Friday, October 12, 2007


When I was in high school I was given the chance to be an intern (a nice word for free labor) on the production of a United Cerebral Palsy Telethon. The broadcast was produced by Allen Hall, the producer for 25 years of Bozo's Circus on WGN-TV. I only got the job because my dad met Al Hall at a cocktail party and quick to get his kid out of the house Dad volunteered me. (At this same cocktail party my dad had his picture taken with Cesar Romero and it made all the papers. I still have no idea what Dad and The Joker were doing together, but there they are forever together in print.)

I went to the studio that evening not really knowing what to expect. I had no skills or experience. I didn't know anyone, BUT I was smart enough to keep my eyes open and see what I could do. For the most part I ushered clowns- Bozo, Cookie, Whizzo- back and forth between the green room and the set and took messages and food between the control room and Al at the front of the stage.

As happens in 24-hour telethons there is a lot of downtime and that is when this internship really paid off. I was just starting to think about colleges and asked Al where he thought a young guy like me should go- Syracuse, Northwestern and Boston University, I still remember his answer. I also spent a lot of time with Jose (Joe) Cornejo who was the associate producer and was a regular member of WGN's Cub broadcast team. I asked him where he went to college and he said, "Hard Knocks."

Thinking he said Knox College I said, "In Galesburg?"

He laughed and said, "No, the school of hard knocks."

I still didn't get it, then finally it dawned on me. "You didn't go to college!" I asked as if he had two heads. Nope, and lesson learned.

I must have done something right that night because Al Hall gave me his business card (the first one I ever received) and invited me out to the station. A couple of years later he gave me a letter of recommendation for college and a year after that recommended me for an internship at an NBC affiliate. Joe Cornejo invited me to the ballpark to watch a Cubs broadcast from the booth.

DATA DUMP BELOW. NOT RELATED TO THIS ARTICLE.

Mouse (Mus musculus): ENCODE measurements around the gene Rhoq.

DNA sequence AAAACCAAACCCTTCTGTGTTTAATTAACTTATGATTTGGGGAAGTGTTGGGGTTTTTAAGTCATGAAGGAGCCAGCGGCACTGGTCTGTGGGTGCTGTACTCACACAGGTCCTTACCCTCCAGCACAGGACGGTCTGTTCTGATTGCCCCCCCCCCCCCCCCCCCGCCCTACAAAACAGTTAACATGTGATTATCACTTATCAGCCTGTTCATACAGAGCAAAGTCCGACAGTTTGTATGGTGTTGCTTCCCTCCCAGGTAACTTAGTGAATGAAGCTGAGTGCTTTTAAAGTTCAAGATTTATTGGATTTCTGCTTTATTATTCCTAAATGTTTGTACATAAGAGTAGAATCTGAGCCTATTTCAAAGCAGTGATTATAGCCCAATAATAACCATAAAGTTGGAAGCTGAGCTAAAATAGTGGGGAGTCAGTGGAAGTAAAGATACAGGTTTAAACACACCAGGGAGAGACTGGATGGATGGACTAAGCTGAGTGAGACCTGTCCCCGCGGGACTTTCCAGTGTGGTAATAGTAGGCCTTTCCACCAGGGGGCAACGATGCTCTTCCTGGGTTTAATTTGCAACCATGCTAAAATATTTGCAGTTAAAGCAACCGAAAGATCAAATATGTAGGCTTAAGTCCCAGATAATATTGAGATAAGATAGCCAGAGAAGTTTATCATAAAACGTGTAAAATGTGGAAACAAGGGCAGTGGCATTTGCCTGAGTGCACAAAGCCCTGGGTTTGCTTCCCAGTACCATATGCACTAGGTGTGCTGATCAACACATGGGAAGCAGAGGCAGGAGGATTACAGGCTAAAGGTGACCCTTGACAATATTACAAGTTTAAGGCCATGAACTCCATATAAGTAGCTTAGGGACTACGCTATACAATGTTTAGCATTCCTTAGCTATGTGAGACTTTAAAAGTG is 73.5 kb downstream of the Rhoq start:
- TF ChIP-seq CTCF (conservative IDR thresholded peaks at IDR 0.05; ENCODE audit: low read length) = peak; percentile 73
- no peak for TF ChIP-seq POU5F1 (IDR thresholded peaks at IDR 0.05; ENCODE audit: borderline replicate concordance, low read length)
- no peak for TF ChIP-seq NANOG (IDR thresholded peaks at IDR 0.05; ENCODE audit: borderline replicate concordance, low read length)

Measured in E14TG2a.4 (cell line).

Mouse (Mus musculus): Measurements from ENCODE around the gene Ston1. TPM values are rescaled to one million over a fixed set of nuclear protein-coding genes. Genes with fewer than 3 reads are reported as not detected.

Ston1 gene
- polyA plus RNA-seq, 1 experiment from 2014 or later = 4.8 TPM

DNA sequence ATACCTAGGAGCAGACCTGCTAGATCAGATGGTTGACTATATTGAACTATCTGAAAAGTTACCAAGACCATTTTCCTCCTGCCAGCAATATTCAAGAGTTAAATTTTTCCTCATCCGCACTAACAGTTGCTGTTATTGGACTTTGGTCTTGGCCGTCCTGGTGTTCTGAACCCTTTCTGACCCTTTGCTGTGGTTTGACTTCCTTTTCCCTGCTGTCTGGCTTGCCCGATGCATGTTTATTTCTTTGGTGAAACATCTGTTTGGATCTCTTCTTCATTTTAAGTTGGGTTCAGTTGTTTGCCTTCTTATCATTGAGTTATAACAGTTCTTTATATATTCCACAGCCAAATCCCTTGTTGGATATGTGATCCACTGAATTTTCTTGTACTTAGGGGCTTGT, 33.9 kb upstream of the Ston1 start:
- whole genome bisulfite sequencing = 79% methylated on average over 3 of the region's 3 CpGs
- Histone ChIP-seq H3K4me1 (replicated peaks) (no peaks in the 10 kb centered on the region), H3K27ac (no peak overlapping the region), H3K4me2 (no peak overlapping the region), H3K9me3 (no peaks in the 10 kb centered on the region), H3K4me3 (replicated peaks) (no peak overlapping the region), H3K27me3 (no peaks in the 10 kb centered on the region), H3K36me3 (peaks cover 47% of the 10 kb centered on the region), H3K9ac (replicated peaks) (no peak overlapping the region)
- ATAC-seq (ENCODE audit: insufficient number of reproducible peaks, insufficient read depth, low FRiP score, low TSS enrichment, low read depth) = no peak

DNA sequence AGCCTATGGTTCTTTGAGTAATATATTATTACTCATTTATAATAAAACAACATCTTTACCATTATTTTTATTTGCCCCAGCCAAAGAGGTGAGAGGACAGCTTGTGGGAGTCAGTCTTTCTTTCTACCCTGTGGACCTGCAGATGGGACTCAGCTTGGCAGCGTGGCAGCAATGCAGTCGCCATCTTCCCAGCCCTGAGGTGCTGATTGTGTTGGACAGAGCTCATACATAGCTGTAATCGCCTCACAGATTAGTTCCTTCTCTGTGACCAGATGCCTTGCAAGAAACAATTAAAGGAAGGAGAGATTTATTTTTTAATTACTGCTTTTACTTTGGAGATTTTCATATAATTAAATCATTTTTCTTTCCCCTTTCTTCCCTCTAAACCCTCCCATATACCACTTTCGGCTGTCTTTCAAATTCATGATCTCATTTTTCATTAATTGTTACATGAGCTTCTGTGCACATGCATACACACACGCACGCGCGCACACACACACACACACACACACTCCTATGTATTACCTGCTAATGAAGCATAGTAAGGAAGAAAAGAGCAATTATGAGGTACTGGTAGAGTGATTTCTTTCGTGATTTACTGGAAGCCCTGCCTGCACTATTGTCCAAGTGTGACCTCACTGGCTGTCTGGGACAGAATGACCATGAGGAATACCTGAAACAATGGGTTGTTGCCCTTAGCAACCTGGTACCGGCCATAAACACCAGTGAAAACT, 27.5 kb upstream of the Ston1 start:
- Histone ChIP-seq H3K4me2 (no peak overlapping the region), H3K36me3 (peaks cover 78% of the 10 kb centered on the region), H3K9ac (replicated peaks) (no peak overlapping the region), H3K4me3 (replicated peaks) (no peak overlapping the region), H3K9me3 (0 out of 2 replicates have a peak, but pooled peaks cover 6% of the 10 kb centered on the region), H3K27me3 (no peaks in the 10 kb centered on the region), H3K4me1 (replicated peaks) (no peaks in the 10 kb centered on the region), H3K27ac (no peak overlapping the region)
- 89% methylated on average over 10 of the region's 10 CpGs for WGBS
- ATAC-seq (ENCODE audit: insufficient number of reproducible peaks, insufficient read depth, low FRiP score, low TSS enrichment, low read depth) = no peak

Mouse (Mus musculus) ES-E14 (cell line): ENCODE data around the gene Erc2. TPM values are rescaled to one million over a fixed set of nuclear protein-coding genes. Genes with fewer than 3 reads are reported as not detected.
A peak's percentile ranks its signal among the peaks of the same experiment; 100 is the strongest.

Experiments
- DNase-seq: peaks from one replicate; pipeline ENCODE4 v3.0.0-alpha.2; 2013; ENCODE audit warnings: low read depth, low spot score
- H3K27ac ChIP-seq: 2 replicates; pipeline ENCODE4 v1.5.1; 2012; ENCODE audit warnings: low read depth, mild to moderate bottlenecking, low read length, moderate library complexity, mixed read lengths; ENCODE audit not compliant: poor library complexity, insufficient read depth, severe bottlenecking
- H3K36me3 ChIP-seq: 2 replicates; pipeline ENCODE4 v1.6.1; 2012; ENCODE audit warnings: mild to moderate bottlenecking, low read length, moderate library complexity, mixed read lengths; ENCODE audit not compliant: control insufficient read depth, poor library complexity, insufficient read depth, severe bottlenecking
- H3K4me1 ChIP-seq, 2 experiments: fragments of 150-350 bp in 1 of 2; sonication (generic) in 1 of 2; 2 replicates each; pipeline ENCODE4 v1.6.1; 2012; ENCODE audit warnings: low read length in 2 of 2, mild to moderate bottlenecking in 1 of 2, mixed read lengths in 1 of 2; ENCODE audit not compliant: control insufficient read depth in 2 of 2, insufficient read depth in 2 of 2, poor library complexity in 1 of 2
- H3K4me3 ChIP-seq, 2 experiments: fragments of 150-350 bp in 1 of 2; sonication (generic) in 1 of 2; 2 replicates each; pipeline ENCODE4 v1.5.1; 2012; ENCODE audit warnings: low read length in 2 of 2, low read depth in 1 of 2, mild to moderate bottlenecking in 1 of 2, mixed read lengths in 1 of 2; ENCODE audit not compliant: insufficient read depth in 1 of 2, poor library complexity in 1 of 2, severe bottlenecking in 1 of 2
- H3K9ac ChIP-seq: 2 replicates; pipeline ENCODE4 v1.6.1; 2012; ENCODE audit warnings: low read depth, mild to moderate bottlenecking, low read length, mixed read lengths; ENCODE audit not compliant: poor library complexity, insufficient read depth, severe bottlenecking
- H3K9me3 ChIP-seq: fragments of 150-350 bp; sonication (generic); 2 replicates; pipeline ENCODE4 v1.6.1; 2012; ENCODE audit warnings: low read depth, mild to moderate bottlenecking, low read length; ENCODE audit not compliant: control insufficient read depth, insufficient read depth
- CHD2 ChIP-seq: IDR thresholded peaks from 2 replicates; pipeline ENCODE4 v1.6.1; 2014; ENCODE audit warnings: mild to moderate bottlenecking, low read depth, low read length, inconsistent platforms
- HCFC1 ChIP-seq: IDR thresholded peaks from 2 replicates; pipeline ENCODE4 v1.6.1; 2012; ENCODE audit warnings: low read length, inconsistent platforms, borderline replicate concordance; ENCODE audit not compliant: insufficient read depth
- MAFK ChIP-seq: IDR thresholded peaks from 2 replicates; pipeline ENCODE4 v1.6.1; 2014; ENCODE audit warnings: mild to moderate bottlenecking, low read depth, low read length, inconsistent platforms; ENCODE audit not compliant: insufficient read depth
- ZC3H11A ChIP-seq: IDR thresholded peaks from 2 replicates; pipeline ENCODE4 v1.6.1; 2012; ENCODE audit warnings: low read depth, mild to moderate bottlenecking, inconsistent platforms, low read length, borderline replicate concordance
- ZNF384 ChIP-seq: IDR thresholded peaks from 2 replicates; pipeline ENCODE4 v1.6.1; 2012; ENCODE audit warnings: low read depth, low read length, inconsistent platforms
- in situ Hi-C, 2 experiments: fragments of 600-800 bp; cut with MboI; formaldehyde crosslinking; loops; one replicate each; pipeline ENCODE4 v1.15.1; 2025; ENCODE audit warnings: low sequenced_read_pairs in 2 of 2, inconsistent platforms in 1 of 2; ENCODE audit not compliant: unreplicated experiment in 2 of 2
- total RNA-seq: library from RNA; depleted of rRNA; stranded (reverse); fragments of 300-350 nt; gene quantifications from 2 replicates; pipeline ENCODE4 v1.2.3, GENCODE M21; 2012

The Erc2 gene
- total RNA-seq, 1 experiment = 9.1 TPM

This one night of experience quickly went to the top of the work experience portion of my resume- pushing aside Soda Jerk, Paper Boy and Camp Counselor. Getting in the door was the first step, but knowing how to act professionally once there was the key. Had I been bored, inattentive, less curious or fallen asleep- all very real possibilities when working all night- I would have missed out on the chance that really helped define and shape my career.

The moral of the story is obvious (it's not become drinking buddies with Cesar Romero) take every opportunity you get and make the most of it when you can.

Lesson Learned.


Tuesday, October 9, 2007

Plate Spinning

I am often asked about how I can juggle being a full-time teacher and a full-time filmmaker. Honestly, I don't give it much thought, it is just something I do and have done for a long time. Ten years ago I did all that and went to graduate school at the same time and not only survived, but was the better for it.

Multi-tasking is something I am hardwired to do. Much to my mom's displeasure (though I really think she likes getting my dad out of the house) my dad can't sit still. He is busier in "retirement" than when he worked.

To me the real key is collaboration. If you work with a bunch of trusted, good people then executing the work and time management is easy. And come on it is the film business after all. It's not as if I am juggling being a member of the bomb squad and a transplant surgeon.

Of course the main reason for doing this is that being an active filmmaker makes me a better teacher, and teaching makes me a better filmmaker. Besides, what else would I do?


Sunday, October 7, 2007

The Office

I tell students often that the hardest part of being a filmmaker is getting the job. Once you get the job you just do what you have been training to do and the work should be easy. But that's not really true, the REAL hardest part of the job is dealing with the client.

Out favorite clients are the ones that say, "Jim, Peter we want you to go to London to shoot a couple of days and then take a day or two for yourselves." This actually has happened, and when it did, I immediately hit the phone and got us a reservation at The River Cafe- our favorite restaurant.

Unfortunately for the dumb filmmaker and his business partner this is a rare occurrence. More commonly we get a agency producer or client who likes to micro-manage. On more than one occasion- see my Cozmic Crunch post- we have had to handhold someone through the process and make a ton of changes only to come back to our original vision.

It is a paradox I never seem to get my head around. We've been hired because the client has seen our work and liked it, spoken with us, agreed to a budget, and then instead of letting us do that work they get all super hands on and controlling.

I don't get it.

When I go to a restaurant I do not barge into the kitchen and ask the chef why he is braising the osso bucco like that. I choose the dish and it is delivered to me. Then, if I have questions I ask. (A little more lemon zest perhaps, but I am finicky.) Yet, in this business you find this all too frequently.

I was recently telling a friend about a project and said we padded a budget because instinctively we knew the client was going to need managing. They will spend more money because we will have to spend time massaging the client, rather than being filmmakers. I think it goes both ways: if the client is a micro-manager then we will need to manage them more. You get what you pay for but please try to stay out of our kitchen. If you need more lemon zest, we'll deliver